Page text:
1. Millions of people visit Tuscany every year to immerse themselves in the beauty and historical significance of the Renaissance Period. No place showcases the cultural explosion of the 14th through 17thcentury better than Florence. For the serious photographer, the city is like a living canvas, painted, sculpted and designed by the great masters to share with the world and be captured with today’s photographic artistry. A medium da Vinci, Michelangelo, Brunelleschi and many others would have appreciated.
2. Being in Florence is like being in a citywide museum. Architecture is the overwhelming subject matter for your camera. Palazzo Vecchio dominates Piazza Signoria, with its massive medieval design and distinctive 311-foot bell tower. Palazzo Vecchio is now a museum, preserving the elegant courtyards and sumptuous interior spaces where the powerful lived and ruled.
3. The Piazza Signoria is a grand artistic landscape in its own right. Throughout this outdoor space stand some of the world’s finest sculptures, some displayed in open-air galleries.
4. Florence is also the home of magnificent cathedrals; the most striking is The “Duomo,” or the church of Santa Maria del Fiore. Both the vastness of the structure, punctuated by the towering dome, and the decorative exterior and interior details challenge the skills of any photographer.
5. The Ponte Vecchio, the “Old Bridge” over the Arno River, is another spectacular photographic subject and vantage point. From here, you can capture life on and along the river. Then, you can turn your camera to inside the bridge where small shops still line either side, as they have since the 13th century.
6. Florence is also a city of joyous and beautiful festivals. For photographers, The Festa della Rificolona, or Festival of the Paper Lanterns, is a must-see event that occurs every September 7th. A religious tradition from medieval times, the highlight of the festival is crowds of people walking from Piazza Santa Croce to Piazza Santissima Annunziata. Many carry paper lanterns illuminated from inside by a candle, and attached to a long stick.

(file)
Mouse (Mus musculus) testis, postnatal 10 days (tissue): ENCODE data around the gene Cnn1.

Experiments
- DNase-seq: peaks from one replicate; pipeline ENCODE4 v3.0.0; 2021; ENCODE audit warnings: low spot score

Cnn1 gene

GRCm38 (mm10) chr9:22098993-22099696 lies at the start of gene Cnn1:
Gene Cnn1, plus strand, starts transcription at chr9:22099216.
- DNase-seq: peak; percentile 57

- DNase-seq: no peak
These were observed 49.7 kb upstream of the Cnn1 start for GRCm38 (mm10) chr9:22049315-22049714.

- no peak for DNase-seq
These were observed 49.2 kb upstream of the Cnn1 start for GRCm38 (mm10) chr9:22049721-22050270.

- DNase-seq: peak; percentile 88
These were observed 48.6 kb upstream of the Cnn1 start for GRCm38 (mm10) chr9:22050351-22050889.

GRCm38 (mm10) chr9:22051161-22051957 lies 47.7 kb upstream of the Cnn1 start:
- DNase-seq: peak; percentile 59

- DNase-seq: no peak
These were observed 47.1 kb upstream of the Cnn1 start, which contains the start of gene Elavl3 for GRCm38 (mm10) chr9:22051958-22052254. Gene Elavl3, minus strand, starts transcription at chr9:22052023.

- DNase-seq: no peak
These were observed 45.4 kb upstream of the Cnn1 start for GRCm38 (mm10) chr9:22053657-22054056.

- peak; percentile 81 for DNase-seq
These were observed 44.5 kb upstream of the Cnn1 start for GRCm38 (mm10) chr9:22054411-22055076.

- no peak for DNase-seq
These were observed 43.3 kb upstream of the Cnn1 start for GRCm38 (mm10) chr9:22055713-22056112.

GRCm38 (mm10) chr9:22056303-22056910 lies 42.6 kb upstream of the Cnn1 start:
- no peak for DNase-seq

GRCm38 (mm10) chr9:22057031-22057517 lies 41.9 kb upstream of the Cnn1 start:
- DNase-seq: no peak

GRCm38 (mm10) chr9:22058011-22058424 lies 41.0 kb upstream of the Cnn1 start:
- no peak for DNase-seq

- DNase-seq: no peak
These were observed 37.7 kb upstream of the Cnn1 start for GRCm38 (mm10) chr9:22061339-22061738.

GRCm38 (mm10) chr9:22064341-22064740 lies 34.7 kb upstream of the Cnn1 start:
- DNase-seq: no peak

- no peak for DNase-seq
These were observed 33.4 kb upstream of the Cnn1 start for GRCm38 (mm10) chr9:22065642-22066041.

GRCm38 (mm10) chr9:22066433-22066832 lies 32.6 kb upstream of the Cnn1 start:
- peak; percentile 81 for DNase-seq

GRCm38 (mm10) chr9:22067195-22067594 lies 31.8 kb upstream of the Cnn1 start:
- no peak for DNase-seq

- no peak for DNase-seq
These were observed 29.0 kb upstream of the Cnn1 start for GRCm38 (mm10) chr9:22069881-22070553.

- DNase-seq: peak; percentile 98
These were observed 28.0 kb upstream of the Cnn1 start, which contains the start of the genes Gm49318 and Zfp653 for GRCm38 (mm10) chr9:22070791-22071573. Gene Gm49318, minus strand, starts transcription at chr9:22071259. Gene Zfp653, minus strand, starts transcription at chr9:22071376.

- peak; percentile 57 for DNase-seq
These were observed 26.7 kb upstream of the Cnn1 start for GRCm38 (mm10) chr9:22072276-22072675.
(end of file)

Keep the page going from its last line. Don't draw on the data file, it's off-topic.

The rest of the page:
7. Although photographers may find it difficult to leave Florence for a time, the Tuscany countryside is equally compelling. Here is nature’s architecture in harmony with humans’ use of these lands for thousands of years. Rolling hills are accented by the vertical growth of the Cypress tress and the spreads of vineyards and olive groves. You don’t have to travel far from Florence to find these landscapes to photograph, as one of the most beautiful regions of Tuscany is the Chianti region, south of Florence to Siena.
8. Capture images of the people of Tuscany and their guests sampling the fruits of the earth at the annual Chianti Classico Wine Festival in Greve. During the second weekend of September, wine lovers gather in the Piazza Mattieotti, the main square of Greve, to taste wines from throughout the region. This festival will serve as a colorful backdrop to your casual portraits of people full of spirit and spontaneity (and full of wine).
9. Now, picture you in Tuscany, not just shooting photographs of all you see, but as a student of an advanced photography workshop. Instead of a simple series of images, you’ll learn how to tell a compelling story of the region. Visionary Wild has scheduled one of its highly respected workshops for Tuscany, September 2–9, 2012. You can be one of just 10 photographers who will receive guidance and instruction from Annie Griffiths, a National Geographic photographer with a worldwide reputation, and Justin Black, a well-known photographer, co-founder of Visionary Wild and trip leader.
Visit the Visionary Wild Web site for complete information at http://visionarywild.com/workshops/florence-and-tuscany/#more-919.
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